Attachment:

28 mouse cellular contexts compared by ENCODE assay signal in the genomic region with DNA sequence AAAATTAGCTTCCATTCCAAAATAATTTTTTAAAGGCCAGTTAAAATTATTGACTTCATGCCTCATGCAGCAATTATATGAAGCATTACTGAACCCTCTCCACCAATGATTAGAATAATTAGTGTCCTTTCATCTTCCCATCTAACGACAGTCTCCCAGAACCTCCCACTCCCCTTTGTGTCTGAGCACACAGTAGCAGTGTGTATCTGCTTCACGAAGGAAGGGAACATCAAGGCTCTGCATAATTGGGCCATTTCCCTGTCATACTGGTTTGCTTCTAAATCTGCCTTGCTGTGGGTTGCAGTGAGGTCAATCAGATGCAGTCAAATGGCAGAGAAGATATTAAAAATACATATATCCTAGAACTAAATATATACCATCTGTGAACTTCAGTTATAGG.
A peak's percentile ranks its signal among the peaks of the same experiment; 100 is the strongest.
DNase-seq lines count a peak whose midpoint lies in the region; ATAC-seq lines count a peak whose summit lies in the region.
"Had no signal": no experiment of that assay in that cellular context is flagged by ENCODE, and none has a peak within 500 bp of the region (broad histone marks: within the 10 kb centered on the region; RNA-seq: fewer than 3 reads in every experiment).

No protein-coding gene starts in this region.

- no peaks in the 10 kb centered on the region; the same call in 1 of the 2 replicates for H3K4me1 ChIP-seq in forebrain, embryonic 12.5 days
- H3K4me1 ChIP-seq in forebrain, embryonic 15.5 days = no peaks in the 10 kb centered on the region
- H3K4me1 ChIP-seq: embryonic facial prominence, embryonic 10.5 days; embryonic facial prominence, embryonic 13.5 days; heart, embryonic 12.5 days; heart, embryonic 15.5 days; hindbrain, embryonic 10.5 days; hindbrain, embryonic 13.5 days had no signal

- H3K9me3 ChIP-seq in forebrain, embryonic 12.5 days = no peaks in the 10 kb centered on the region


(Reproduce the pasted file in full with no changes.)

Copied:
28 mouse cellular contexts compared by ENCODE assay signal in the genomic region with DNA sequence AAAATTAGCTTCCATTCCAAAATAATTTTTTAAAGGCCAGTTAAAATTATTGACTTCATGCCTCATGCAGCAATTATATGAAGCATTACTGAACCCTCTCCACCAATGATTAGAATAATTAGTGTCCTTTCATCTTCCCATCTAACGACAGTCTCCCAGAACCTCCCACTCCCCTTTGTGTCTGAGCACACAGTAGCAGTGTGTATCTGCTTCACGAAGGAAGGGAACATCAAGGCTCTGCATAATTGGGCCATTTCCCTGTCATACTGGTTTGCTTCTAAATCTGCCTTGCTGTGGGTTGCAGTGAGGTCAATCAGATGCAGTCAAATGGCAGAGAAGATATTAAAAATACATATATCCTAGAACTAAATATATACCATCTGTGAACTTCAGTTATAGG.
A peak's percentile ranks its signal among the peaks of the same experiment; 100 is the strongest.
DNase-seq lines count a peak whose midpoint lies in the region; ATAC-seq lines count a peak whose summit lies in the region.
"Had no signal": no experiment of that assay in that cellular context is flagged by ENCODE, and none has a peak within 500 bp of the region (broad histone marks: within the 10 kb centered on the region; RNA-seq: fewer than 3 reads in every experiment).

No protein-coding gene starts in this region.

- no peaks in the 10 kb centered on the region; the same call in 1 of the 2 replicates for H3K4me1 ChIP-seq in forebrain, embryonic 12.5 days
- H3K4me1 ChIP-seq in forebrain, embryonic 15.5 days = no peaks in the 10 kb centered on the region
- H3K4me1 ChIP-seq: embryonic facial prominence, embryonic 10.5 days; embryonic facial prominence, embryonic 13.5 days; heart, embryonic 12.5 days; heart, embryonic 15.5 days; hindbrain, embryonic 10.5 days; hindbrain, embryonic 13.5 days had no signal

- H3K9me3 ChIP-seq in forebrain, embryonic 12.5 days = no peaks in the 10 kb centered on the region